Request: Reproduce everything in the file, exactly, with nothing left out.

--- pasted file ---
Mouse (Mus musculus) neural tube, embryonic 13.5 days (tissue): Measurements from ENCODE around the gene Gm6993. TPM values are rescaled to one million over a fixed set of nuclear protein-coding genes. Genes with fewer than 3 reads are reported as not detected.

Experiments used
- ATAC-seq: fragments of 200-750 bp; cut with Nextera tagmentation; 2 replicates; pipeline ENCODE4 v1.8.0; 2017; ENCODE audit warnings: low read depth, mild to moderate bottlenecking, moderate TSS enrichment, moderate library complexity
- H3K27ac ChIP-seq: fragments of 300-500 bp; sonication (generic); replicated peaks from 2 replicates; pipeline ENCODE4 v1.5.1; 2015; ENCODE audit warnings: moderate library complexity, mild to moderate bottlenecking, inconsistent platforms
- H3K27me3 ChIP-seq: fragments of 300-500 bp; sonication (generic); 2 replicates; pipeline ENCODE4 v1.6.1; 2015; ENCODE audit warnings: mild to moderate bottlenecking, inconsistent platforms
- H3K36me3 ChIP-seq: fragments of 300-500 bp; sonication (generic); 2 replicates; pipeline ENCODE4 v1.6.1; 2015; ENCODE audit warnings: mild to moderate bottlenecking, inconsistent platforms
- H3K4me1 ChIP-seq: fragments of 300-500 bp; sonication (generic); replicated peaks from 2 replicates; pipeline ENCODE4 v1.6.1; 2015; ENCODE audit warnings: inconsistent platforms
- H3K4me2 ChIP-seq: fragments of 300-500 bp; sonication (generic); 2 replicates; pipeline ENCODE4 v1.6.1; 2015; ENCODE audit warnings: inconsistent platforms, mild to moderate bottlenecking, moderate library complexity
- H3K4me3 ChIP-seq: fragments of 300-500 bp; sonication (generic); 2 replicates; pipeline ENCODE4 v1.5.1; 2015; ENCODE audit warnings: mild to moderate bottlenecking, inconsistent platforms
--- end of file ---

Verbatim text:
Mouse (Mus musculus) neural tube, embryonic 13.5 days (tissue): Measurements from ENCODE around the gene Gm6993. TPM values are rescaled to one million over a fixed set of nuclear protein-coding genes. Genes with fewer than 3 reads are reported as not detected.

Experiments used
- ATAC-seq: fragments of 200-750 bp; cut with Nextera tagmentation; 2 replicates; pipeline ENCODE4 v1.8.0; 2017; ENCODE audit warnings: low read depth, mild to moderate bottlenecking, moderate TSS enrichment, moderate library complexity
- H3K27ac ChIP-seq: fragments of 300-500 bp; sonication (generic); replicated peaks from 2 replicates; pipeline ENCODE4 v1.5.1; 2015; ENCODE audit warnings: moderate library complexity, mild to moderate bottlenecking, inconsistent platforms
- H3K27me3 ChIP-seq: fragments of 300-500 bp; sonication (generic); 2 replicates; pipeline ENCODE4 v1.6.1; 2015; ENCODE audit warnings: mild to moderate bottlenecking, inconsistent platforms
- H3K36me3 ChIP-seq: fragments of 300-500 bp; sonication (generic); 2 replicates; pipeline ENCODE4 v1.6.1; 2015; ENCODE audit warnings: mild to moderate bottlenecking, inconsistent platforms
- H3K4me1 ChIP-seq: fragments of 300-500 bp; sonication (generic); replicated peaks from 2 replicates; pipeline ENCODE4 v1.6.1; 2015; ENCODE audit warnings: inconsistent platforms
- H3K4me2 ChIP-seq: fragments of 300-500 bp; sonication (generic); 2 replicates; pipeline ENCODE4 v1.6.1; 2015; ENCODE audit warnings: inconsistent platforms, mild to moderate bottlenecking, moderate library complexity
- H3K4me3 ChIP-seq: fragments of 300-500 bp; sonication (generic); 2 replicates; pipeline ENCODE4 v1.5.1; 2015; ENCODE audit warnings: mild to moderate bottlenecking, inconsistent platforms